The 4,100-tonne module was transported by sea from Cadiz in Spain by the vessel Biglift Barentsz, and it was an impressive sight that came sailing in Karmsundet this morning.
The journey has taken one week, and as many as 850,000 working hours have been spent at the Navantia yard in Spain since the start-up in August 2019. The module is 50 meters long, 37 meters wide and 32 meters high. The total weight for the P2 topside including all equipment will be 24,500 tonnes.
Upon arrival, the module was structurally finished and painted, and until mid-November it will be equipped with infrastructure such as stairs, scaffolding, elevator, lights, electricity, alarm equipment, etc. Then everything is safe and ready to start the installation activities and the further work of bringing on board HVDC equipment from Siemens. This work will continue until mid-April.
“It is a relief to have come this far”, says project director Stig Jessen. “Delay at Navantia, partly caused by the covid-19 outbreak in Spain with the yard closed for two months, has certainly not made this process easier. But now we look ahead and look forward to the assembly of all three modules”, Jessen says.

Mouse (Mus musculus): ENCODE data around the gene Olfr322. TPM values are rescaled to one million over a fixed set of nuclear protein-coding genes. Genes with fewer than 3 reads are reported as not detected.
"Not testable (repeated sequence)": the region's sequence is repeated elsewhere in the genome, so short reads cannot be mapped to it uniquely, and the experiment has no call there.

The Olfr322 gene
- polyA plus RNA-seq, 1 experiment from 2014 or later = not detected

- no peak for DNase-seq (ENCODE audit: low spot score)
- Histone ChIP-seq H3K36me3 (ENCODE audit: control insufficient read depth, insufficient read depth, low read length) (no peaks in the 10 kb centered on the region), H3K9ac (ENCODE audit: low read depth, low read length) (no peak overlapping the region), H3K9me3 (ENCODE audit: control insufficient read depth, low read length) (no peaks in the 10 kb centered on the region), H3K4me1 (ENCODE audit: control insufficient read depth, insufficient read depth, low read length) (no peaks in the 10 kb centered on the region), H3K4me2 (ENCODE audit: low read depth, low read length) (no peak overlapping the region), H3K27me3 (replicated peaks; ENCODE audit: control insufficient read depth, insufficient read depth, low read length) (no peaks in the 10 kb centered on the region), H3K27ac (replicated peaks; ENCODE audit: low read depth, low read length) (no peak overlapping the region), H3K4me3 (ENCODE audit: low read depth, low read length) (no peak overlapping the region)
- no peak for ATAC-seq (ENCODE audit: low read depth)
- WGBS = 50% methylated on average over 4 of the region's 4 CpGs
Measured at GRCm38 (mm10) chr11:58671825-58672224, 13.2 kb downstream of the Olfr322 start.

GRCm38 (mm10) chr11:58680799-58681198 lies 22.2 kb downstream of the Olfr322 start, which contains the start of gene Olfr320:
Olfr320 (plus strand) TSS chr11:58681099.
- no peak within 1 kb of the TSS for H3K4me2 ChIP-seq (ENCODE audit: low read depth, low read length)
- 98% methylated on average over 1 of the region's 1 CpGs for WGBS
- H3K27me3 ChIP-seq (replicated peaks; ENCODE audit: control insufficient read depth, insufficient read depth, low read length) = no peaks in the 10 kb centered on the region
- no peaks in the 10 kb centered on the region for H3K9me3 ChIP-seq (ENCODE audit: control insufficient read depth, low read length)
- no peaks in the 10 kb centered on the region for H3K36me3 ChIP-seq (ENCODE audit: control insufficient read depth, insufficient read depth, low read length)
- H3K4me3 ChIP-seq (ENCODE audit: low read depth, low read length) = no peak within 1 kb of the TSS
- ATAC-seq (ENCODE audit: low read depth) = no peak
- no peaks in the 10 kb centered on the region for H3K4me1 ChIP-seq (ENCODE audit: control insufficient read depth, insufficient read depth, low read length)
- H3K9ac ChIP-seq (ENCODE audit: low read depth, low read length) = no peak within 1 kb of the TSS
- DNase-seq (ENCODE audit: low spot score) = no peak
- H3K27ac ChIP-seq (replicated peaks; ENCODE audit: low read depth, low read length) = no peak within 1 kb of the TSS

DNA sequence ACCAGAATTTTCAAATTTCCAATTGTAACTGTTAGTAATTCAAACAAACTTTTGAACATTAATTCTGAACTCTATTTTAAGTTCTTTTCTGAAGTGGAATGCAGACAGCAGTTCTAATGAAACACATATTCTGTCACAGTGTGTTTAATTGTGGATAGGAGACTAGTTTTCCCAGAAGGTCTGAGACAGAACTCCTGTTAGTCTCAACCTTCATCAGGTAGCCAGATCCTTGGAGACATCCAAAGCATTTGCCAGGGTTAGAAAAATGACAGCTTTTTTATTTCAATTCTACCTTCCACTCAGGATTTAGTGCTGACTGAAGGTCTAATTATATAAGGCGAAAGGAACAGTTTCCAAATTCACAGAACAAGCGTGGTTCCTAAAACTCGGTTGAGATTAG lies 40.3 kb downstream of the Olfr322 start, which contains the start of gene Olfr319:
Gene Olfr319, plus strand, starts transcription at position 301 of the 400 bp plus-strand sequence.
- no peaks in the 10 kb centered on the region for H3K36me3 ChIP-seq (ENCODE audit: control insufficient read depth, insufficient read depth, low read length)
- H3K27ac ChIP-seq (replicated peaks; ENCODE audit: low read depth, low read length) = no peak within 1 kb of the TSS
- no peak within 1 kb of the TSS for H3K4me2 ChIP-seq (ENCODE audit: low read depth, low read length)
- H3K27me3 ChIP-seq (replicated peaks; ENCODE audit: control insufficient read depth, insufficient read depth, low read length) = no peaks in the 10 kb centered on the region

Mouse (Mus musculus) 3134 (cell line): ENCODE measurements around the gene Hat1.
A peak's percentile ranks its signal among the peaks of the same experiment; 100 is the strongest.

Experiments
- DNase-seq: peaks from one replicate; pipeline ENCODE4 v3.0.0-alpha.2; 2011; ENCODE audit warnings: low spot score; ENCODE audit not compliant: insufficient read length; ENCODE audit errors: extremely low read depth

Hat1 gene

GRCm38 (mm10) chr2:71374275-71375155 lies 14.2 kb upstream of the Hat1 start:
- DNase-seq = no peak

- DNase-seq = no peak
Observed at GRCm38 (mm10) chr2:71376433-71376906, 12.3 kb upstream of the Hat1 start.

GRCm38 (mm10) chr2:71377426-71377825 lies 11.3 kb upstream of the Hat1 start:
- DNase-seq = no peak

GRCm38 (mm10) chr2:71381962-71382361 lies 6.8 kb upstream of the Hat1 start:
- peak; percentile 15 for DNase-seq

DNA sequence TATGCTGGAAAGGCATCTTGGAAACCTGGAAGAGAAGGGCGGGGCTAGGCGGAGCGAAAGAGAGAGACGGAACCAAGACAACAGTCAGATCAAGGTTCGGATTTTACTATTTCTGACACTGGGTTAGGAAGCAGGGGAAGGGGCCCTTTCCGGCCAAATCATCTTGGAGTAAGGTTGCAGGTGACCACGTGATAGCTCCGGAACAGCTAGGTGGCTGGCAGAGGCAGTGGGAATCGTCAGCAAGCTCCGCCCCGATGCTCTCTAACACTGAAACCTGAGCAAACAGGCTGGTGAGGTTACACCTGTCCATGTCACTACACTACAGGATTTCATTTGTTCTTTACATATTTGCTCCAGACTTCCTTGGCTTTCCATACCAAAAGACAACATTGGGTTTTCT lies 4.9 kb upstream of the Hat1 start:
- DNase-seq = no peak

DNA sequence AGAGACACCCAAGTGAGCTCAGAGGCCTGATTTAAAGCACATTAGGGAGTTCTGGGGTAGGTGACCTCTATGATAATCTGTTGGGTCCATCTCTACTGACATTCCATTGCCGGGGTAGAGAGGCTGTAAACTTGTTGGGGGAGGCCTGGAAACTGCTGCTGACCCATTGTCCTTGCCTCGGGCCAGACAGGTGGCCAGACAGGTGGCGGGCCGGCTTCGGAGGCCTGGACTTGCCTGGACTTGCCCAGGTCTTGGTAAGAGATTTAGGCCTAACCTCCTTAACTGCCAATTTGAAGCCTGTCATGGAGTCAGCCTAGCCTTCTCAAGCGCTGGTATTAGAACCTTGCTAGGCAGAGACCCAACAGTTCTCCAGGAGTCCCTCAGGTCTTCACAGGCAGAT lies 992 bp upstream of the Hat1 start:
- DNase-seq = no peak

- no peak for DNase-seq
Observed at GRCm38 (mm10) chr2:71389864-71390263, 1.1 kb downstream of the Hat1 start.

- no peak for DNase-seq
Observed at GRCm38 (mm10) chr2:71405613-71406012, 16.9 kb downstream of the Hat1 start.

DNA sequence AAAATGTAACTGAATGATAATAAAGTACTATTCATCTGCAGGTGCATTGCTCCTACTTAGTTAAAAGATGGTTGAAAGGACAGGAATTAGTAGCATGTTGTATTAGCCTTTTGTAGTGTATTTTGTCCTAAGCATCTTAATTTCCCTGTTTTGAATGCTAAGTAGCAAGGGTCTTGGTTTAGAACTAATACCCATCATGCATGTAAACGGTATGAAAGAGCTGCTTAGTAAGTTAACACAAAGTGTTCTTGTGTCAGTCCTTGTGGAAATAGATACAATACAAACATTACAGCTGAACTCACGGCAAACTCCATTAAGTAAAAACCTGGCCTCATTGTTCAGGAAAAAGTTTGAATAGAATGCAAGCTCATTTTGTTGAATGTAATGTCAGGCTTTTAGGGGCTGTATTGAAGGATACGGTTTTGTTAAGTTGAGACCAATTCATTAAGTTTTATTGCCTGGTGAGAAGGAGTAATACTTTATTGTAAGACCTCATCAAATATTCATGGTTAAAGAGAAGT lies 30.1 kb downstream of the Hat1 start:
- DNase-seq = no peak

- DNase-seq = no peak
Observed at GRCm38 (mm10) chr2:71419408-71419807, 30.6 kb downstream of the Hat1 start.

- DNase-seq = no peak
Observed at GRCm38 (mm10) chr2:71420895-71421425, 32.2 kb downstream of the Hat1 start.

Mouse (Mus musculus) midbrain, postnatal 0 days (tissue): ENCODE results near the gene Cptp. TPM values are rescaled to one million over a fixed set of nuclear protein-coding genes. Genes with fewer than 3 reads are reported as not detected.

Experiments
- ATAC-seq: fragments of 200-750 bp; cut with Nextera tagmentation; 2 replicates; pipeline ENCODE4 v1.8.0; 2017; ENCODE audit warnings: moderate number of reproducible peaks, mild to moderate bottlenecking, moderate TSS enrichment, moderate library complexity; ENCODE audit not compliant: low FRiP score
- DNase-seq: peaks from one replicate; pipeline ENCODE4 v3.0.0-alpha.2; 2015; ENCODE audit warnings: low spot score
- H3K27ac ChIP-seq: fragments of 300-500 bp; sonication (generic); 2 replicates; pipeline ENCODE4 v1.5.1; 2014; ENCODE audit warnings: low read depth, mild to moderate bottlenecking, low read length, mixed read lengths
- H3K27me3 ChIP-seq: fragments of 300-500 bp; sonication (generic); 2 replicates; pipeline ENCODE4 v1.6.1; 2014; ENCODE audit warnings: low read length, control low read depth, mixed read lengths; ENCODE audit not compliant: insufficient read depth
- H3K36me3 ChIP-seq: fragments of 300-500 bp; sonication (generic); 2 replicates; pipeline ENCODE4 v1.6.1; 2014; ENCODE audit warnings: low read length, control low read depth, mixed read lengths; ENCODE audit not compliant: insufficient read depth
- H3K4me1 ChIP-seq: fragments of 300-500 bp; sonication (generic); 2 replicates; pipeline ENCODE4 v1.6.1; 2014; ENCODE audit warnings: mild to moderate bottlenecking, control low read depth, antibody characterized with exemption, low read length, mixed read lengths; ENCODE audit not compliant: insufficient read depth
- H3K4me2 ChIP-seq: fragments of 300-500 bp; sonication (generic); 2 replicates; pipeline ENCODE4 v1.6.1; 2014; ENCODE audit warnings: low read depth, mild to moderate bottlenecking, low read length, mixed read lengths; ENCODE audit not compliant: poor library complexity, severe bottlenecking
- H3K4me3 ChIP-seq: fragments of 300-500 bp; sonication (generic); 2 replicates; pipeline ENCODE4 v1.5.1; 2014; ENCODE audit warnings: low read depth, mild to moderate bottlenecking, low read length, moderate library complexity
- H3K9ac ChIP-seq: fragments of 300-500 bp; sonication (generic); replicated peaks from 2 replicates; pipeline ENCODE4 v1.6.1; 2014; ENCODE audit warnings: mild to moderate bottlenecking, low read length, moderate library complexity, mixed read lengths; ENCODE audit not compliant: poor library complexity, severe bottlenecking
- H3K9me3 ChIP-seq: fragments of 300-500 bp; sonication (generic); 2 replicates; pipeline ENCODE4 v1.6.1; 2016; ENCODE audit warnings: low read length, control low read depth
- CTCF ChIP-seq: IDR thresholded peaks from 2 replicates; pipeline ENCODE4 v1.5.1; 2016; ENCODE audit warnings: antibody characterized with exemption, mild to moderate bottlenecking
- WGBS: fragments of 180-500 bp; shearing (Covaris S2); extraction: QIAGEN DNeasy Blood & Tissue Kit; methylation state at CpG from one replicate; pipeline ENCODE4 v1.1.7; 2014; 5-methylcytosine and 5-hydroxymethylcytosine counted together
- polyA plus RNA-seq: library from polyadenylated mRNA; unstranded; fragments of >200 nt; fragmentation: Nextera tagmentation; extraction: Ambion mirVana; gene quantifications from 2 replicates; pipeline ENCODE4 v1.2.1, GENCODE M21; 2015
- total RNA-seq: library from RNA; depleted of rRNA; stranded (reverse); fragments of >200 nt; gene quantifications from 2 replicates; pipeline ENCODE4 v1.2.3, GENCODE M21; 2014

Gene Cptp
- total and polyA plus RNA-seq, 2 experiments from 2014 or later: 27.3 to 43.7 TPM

The HVDC module that has now arrived in Haugesund will be part of the fifth platform on the Johan Sverdrup field. It will receive power from the converter station that is now being built on Haugsneset and distribute it further, so that more fields at the Utsira height on the Norwegian shelf can be supplied with power from shore.
"It's good to see the module in place in Haugesund. This is a major milestone for the Johan Sverdrup phase 2 project", says Equinor's Ståle Nordal, who is the project manager for the platform. He praises both his own teams and the suppliers for their efforts in a difficult situation with covid-19. He emphasizes that there is still a lot of work left in Haugesund and that there will be a hectic period until the spring of 2022, when the platform will be installed at the field.
The UPM module is being built in the North Sea Hall in Haugesund, while the third module, MSF, is being built at Aibel's yard in Thailand. Departure from Thailand is scheduled during spring 2021, with the subsequent assembly of all three modules in Vats before the platform is completed and installed on the field.
Published 04 November 2020